The world, with its limited resources can be an attractive place and yet, it can give rise to wandering and anxiety. This is the main thing that has preoccupied young Andrea who muses about his future until he finds out about it (like the young philosopher in One Hundred Nails). Out of curiosity and weariness, he enrolls at a big monastery where young men are trained for priesthood. The curriculum is difficult and young men should undergo difficult and austere spiritual exercises which include concentration and reflection about oneself by living in silence for weeks on end. Andrea, who cannot cope with that situation, finally escapes in a moonlit night.
The film, which is based on a novel by Furio Monicelli, is the second film of Costanzo after Private, which earned him a Locarno Golden Leopard in 2004. Unlike One Hundred Nails, In Memory of Myself is full of details and cinematography is superb, especially when shooting labyrinthine passages of the monastery that sometimes take the place of the leading character and play a great role in conveying the concepts of the film.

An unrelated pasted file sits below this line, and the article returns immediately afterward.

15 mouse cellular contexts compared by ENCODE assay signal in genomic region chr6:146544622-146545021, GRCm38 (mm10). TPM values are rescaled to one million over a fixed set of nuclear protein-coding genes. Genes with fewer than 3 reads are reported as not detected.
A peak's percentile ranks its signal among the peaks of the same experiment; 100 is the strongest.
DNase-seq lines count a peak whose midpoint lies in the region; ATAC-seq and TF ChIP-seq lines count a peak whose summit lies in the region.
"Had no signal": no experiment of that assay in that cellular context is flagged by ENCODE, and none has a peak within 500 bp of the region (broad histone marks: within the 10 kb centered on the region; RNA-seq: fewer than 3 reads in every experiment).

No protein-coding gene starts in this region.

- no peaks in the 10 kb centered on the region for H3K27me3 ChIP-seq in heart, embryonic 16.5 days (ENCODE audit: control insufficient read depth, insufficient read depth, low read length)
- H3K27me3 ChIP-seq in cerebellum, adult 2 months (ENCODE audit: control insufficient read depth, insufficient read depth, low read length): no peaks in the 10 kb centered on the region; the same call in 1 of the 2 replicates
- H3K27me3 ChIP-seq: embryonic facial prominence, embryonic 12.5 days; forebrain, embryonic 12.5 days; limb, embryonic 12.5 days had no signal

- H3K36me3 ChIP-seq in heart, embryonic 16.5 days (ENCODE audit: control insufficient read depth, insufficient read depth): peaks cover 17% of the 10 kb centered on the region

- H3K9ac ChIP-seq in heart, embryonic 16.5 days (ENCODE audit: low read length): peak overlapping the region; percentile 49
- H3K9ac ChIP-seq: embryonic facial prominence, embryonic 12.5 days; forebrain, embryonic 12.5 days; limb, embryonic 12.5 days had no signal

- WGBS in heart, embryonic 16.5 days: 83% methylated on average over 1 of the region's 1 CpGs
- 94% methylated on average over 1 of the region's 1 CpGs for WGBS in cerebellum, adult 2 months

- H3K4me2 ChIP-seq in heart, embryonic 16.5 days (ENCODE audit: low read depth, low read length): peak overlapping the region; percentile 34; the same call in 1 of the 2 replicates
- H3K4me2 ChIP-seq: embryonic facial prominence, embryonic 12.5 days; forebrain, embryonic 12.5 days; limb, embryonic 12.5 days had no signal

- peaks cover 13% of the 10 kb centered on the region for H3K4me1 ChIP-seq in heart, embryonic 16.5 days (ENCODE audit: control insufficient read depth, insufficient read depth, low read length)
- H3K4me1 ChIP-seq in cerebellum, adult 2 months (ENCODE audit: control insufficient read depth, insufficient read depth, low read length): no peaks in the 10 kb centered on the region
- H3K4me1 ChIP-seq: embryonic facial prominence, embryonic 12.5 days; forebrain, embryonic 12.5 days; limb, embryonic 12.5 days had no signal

What the Hell Am I Doing Here! and Turtles on Their Backs showed another facet of the Italian cinema. What the Hell Am I Doing Here! is made by Francesco Amato (born 1978) and focuses on a familiar subject which is repeated in many places and times and is very popular. It is about adolescents who leave home, face many problems, go through spiritual and physical development, and finally return home (or achieve their goals) after gaining a lot of experiences, some of which may be horrible. Such films have been frequently made in various countries and will continue to be made like eternal stories.
The story has been made into a film using light satire and a tinge of summer, sea and holidays. The main feature of What the Hell Am I Doing Here!, is that it amounts to revisiting the jovial and lively Italian society which radiates warmth and exhilarates the audience.